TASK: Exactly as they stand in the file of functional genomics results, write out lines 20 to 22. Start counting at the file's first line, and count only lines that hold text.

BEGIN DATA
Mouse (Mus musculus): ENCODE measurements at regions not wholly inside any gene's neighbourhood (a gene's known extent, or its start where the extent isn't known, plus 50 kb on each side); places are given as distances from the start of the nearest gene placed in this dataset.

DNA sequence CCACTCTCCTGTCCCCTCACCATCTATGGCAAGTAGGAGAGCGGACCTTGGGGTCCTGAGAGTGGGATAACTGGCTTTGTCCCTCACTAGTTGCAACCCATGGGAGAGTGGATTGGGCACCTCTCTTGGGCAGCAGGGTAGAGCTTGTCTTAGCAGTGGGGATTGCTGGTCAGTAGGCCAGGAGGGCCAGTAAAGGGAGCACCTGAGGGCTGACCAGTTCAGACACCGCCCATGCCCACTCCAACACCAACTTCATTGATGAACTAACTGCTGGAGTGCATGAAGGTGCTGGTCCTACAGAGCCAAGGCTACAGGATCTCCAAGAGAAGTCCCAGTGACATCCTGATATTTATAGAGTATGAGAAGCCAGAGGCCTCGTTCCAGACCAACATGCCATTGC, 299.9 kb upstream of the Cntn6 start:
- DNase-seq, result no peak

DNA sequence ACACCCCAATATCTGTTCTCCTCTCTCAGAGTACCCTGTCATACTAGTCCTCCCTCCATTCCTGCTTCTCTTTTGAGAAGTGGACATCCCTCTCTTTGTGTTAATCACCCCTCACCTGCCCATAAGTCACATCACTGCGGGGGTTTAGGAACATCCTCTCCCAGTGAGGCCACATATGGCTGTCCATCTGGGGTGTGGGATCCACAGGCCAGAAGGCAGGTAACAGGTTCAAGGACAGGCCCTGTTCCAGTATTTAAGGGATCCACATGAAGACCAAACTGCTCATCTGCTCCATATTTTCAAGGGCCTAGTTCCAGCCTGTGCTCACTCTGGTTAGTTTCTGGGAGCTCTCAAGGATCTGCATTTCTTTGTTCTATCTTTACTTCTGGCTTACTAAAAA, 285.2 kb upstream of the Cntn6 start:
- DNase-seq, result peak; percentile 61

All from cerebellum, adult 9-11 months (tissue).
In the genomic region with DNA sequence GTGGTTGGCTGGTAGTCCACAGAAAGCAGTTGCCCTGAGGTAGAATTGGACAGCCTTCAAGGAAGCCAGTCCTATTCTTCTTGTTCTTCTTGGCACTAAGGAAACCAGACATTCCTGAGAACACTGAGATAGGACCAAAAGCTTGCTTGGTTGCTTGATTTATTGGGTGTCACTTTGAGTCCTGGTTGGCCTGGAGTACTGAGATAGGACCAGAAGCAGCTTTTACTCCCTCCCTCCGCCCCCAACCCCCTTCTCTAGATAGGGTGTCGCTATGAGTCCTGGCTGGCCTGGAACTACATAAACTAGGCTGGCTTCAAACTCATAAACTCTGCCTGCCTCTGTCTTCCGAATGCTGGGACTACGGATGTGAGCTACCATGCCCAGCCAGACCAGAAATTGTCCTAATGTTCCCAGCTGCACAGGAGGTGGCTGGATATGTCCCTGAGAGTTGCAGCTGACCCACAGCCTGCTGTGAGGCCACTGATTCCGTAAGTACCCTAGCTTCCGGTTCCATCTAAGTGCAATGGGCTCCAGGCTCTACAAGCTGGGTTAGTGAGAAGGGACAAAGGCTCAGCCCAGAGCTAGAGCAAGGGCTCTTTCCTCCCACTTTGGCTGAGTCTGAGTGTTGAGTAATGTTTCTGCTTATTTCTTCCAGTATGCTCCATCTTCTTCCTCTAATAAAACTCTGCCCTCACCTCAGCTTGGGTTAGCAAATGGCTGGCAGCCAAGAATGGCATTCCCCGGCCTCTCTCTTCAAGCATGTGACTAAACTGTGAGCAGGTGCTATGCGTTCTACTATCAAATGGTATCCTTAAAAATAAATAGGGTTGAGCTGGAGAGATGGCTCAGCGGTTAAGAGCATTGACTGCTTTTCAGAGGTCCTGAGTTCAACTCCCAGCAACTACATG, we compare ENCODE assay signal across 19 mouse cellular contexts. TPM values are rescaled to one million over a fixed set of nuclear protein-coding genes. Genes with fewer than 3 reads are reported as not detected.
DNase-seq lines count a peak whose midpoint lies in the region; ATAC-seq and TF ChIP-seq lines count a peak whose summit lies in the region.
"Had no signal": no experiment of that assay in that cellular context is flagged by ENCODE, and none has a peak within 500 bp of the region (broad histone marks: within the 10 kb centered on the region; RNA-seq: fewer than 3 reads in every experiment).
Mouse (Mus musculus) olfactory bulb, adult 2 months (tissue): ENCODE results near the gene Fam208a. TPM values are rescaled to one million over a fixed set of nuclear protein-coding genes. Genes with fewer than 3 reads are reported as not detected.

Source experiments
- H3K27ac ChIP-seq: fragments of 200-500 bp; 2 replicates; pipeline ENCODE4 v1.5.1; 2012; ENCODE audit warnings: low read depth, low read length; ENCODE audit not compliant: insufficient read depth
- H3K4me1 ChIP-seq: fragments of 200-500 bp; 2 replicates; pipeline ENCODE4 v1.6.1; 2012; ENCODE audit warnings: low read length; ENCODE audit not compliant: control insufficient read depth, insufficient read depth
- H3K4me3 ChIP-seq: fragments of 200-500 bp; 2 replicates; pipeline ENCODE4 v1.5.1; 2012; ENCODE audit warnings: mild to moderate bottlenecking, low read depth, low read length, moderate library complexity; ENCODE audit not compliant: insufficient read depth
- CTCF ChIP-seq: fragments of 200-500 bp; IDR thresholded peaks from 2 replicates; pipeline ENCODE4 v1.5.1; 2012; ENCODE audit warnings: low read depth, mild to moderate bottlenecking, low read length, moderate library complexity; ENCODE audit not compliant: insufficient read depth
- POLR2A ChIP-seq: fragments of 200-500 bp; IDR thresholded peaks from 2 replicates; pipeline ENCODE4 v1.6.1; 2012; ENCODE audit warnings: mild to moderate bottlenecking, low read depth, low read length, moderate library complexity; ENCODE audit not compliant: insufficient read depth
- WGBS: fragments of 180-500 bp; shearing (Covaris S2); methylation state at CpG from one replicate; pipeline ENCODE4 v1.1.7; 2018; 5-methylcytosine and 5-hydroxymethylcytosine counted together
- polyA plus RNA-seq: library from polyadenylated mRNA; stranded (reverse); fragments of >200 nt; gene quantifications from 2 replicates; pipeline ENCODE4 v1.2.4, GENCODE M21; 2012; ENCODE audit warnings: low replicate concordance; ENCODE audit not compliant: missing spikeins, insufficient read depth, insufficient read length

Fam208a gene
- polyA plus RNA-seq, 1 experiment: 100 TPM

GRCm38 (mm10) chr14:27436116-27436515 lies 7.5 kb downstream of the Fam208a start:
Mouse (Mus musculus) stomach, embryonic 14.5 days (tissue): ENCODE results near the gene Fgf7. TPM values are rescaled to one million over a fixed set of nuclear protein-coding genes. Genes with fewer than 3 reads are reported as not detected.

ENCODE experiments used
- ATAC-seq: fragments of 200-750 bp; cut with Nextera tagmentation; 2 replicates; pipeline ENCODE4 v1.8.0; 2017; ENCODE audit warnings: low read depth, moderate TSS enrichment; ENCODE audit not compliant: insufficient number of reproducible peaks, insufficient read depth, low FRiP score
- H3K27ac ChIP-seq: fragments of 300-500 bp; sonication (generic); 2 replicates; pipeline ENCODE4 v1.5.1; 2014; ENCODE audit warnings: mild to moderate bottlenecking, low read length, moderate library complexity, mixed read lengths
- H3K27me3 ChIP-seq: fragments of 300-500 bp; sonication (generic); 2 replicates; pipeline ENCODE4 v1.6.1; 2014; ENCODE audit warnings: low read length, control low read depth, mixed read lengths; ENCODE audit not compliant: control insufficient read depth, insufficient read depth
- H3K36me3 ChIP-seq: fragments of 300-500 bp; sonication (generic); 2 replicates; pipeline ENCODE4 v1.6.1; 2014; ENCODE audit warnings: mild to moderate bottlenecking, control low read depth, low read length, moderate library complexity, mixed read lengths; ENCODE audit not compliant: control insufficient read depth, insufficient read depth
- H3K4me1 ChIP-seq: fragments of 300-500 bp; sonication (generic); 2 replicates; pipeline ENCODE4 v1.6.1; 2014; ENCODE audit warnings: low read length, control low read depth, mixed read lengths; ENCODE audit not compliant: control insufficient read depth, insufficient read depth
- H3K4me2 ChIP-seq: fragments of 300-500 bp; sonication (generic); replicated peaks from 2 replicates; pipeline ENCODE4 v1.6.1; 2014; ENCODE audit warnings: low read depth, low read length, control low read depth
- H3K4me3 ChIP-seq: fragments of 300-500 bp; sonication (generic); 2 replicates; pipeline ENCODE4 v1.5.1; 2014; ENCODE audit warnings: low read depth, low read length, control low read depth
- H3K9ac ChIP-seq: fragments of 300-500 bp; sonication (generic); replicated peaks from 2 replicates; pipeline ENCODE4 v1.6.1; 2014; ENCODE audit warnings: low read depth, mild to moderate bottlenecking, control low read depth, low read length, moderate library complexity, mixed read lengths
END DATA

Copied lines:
- polyA plus RNA-seq, 1 experiment: 100 TPM

GRCm38 (mm10) chr14:27436116-27436515 lies 7.5 kb downstream of the Fam208a start:
Mouse (Mus musculus) stomach, embryonic 14.5 days (tissue): ENCODE results near the gene Fgf7. TPM values are rescaled to one million over a fixed set of nuclear protein-coding genes. Genes with fewer than 3 reads are reported as not detected.